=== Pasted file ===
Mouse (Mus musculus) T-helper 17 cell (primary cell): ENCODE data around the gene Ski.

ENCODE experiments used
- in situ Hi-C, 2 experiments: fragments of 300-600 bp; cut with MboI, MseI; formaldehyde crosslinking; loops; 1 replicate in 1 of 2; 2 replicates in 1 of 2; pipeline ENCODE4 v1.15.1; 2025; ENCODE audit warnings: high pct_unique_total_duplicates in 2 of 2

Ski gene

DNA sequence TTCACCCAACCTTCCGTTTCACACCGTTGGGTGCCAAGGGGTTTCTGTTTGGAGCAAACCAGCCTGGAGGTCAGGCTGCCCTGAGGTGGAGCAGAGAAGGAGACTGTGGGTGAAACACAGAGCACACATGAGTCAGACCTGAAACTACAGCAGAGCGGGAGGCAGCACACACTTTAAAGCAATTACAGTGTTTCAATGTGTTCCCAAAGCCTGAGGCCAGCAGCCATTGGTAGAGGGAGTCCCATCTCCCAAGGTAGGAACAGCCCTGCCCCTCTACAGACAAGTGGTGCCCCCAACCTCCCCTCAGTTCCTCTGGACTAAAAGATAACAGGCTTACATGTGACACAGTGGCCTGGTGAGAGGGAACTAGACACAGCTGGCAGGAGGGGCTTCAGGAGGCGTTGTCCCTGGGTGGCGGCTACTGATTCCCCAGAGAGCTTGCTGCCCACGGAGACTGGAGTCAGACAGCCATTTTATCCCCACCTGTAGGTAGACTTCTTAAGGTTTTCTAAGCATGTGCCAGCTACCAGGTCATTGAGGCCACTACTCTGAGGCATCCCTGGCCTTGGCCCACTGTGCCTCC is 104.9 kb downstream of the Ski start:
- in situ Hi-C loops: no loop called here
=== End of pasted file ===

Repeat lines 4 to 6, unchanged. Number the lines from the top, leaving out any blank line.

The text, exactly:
Ski gene

DNA sequence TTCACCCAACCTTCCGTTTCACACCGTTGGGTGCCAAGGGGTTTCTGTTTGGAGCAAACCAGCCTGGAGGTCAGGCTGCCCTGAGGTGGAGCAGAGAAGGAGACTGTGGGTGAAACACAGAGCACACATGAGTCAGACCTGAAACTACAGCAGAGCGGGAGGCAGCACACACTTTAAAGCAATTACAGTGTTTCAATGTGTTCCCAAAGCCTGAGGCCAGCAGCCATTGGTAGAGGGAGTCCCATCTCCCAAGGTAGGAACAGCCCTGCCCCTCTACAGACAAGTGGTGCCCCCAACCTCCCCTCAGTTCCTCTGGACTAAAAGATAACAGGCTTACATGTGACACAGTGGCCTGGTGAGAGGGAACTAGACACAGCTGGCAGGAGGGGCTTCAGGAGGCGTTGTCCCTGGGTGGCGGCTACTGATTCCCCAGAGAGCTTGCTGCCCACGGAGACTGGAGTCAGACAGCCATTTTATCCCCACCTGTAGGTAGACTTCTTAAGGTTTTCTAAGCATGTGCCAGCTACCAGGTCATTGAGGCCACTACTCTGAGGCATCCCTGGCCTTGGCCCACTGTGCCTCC is 104.9 kb downstream of the Ski start:
- in situ Hi-C loops: no loop called here